A monitoring station in Hawaii has measured carbon dioxide levels of 400 parts per million, a concentration not seen on Earth since the Pleistocene Era.
Worldwide levels of the chief greenhouse gas that causes global warming have hit a milestone, reaching an amount never before encountered by humans, federal scientists said Friday.
Carbon dioxide was measured at 400 parts per million at the oldest monitoring station in Hawaii which sets the global benchmark. The last time the worldwide carbon level was probably that high was about 2 million years ago, said Pieter Tans of the National Oceanic and Atmospheric Administration.
That was during the Pleistocene Era. "It was much warmer than it is today," Tans said. "There were forests in Greenland. Sea level was higher, between 10 and 20 meters (33 to 66 feet)."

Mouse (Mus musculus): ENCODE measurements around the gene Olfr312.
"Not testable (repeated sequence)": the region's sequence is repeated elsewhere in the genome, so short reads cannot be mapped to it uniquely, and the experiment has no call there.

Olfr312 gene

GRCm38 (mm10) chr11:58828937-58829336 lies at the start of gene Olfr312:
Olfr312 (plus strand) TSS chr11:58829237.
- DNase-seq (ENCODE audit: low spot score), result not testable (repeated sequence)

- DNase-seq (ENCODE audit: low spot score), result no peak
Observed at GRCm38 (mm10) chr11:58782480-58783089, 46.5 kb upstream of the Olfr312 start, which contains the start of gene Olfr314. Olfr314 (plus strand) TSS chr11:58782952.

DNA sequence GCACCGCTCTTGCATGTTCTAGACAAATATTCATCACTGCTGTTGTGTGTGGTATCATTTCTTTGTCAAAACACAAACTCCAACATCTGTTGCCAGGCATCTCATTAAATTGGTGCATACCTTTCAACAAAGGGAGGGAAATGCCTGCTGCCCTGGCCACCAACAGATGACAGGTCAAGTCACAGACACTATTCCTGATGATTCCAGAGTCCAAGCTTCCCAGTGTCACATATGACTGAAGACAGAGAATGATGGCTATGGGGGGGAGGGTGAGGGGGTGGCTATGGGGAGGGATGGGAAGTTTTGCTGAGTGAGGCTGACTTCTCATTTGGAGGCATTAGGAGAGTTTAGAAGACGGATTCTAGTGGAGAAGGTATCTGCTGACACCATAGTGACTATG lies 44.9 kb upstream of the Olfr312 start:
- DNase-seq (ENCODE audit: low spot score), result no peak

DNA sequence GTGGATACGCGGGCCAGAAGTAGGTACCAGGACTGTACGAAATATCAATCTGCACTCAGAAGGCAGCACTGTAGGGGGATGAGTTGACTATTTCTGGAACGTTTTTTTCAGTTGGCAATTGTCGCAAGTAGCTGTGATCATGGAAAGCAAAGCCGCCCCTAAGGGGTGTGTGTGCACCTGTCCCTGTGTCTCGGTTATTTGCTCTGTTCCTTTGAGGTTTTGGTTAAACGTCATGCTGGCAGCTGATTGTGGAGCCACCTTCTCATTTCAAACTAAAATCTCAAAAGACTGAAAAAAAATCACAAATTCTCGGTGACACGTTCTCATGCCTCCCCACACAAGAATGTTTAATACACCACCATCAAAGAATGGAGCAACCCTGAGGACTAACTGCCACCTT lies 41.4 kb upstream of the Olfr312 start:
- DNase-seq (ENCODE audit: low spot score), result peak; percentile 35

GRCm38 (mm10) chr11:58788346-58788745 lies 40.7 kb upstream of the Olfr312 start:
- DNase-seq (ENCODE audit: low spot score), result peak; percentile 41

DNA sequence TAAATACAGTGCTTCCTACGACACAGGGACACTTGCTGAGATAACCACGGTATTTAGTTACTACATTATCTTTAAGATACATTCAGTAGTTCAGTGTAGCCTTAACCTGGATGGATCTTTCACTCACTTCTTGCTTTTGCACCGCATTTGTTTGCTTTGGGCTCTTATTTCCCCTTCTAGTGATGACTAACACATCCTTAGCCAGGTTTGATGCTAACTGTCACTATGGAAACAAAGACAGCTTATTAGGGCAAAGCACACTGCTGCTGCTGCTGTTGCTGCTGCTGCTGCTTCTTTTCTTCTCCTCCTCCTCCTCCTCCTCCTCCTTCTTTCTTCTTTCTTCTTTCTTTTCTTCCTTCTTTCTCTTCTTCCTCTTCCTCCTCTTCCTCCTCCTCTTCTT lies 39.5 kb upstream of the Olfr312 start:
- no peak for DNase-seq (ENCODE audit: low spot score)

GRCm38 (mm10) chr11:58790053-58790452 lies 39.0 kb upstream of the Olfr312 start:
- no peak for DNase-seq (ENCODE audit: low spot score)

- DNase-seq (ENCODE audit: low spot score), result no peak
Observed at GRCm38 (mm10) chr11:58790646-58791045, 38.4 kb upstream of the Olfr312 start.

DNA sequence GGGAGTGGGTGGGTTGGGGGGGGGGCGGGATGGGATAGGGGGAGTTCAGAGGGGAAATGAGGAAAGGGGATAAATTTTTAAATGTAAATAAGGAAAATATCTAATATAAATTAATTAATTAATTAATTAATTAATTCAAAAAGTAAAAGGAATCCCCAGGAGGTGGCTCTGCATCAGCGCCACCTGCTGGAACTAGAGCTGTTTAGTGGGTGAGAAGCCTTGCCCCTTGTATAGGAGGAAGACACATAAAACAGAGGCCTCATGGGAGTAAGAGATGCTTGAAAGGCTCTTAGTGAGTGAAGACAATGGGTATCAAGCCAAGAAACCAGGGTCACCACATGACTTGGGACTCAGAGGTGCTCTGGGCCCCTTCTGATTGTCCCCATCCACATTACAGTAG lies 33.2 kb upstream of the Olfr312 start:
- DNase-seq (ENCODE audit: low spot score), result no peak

Other scientists say it may have been 10 million years ago that Earth last encountered this level of carbon dioxide.
The measurement was recorded Thursday. The number 400 has been anticipated by climate scientists and environmental activists for years as a notable indicator, in part because it's a round number — not because any changes in man-made global warming happen by reaching it.
When measurements of this chief greenhouse gas were first taken in 1958, carbon dioxide was measured at 315. Levels are now growing about 2 parts per million per year. That's 100 times faster than at the end of the Ice Age.